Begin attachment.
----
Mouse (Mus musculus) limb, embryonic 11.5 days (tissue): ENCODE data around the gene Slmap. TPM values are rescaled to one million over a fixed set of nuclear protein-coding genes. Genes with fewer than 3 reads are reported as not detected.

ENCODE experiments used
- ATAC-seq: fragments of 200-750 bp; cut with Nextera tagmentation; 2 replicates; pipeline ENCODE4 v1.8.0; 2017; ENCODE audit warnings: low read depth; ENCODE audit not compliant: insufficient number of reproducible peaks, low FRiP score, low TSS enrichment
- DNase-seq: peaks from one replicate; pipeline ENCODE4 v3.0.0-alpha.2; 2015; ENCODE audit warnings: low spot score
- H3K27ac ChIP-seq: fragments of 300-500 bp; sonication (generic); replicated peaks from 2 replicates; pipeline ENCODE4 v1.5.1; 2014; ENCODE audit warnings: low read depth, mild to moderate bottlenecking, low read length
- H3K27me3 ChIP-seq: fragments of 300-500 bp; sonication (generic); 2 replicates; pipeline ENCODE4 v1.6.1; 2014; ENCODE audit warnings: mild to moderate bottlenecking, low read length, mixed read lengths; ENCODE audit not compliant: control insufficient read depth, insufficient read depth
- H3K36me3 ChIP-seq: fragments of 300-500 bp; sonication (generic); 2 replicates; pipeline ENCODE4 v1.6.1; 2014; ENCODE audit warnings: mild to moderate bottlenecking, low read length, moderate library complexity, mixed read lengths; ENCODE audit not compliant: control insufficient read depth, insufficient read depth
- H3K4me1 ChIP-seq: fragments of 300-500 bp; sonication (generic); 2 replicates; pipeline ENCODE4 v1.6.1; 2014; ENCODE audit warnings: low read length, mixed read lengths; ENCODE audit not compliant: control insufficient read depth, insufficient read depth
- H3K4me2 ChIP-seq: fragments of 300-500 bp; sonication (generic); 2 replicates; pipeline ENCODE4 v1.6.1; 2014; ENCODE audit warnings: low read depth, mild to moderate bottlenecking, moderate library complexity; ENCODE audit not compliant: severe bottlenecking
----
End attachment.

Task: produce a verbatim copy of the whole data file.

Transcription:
Mouse (Mus musculus) limb, embryonic 11.5 days (tissue): ENCODE data around the gene Slmap. TPM values are rescaled to one million over a fixed set of nuclear protein-coding genes. Genes with fewer than 3 reads are reported as not detected.

ENCODE experiments used
- ATAC-seq: fragments of 200-750 bp; cut with Nextera tagmentation; 2 replicates; pipeline ENCODE4 v1.8.0; 2017; ENCODE audit warnings: low read depth; ENCODE audit not compliant: insufficient number of reproducible peaks, low FRiP score, low TSS enrichment
- DNase-seq: peaks from one replicate; pipeline ENCODE4 v3.0.0-alpha.2; 2015; ENCODE audit warnings: low spot score
- H3K27ac ChIP-seq: fragments of 300-500 bp; sonication (generic); replicated peaks from 2 replicates; pipeline ENCODE4 v1.5.1; 2014; ENCODE audit warnings: low read depth, mild to moderate bottlenecking, low read length
- H3K27me3 ChIP-seq: fragments of 300-500 bp; sonication (generic); 2 replicates; pipeline ENCODE4 v1.6.1; 2014; ENCODE audit warnings: mild to moderate bottlenecking, low read length, mixed read lengths; ENCODE audit not compliant: control insufficient read depth, insufficient read depth
- H3K36me3 ChIP-seq: fragments of 300-500 bp; sonication (generic); 2 replicates; pipeline ENCODE4 v1.6.1; 2014; ENCODE audit warnings: mild to moderate bottlenecking, low read length, moderate library complexity, mixed read lengths; ENCODE audit not compliant: control insufficient read depth, insufficient read depth
- H3K4me1 ChIP-seq: fragments of 300-500 bp; sonication (generic); 2 replicates; pipeline ENCODE4 v1.6.1; 2014; ENCODE audit warnings: low read length, mixed read lengths; ENCODE audit not compliant: control insufficient read depth, insufficient read depth
- H3K4me2 ChIP-seq: fragments of 300-500 bp; sonication (generic); 2 replicates; pipeline ENCODE4 v1.6.1; 2014; ENCODE audit warnings: low read depth, mild to moderate bottlenecking, moderate library complexity; ENCODE audit not compliant: severe bottlenecking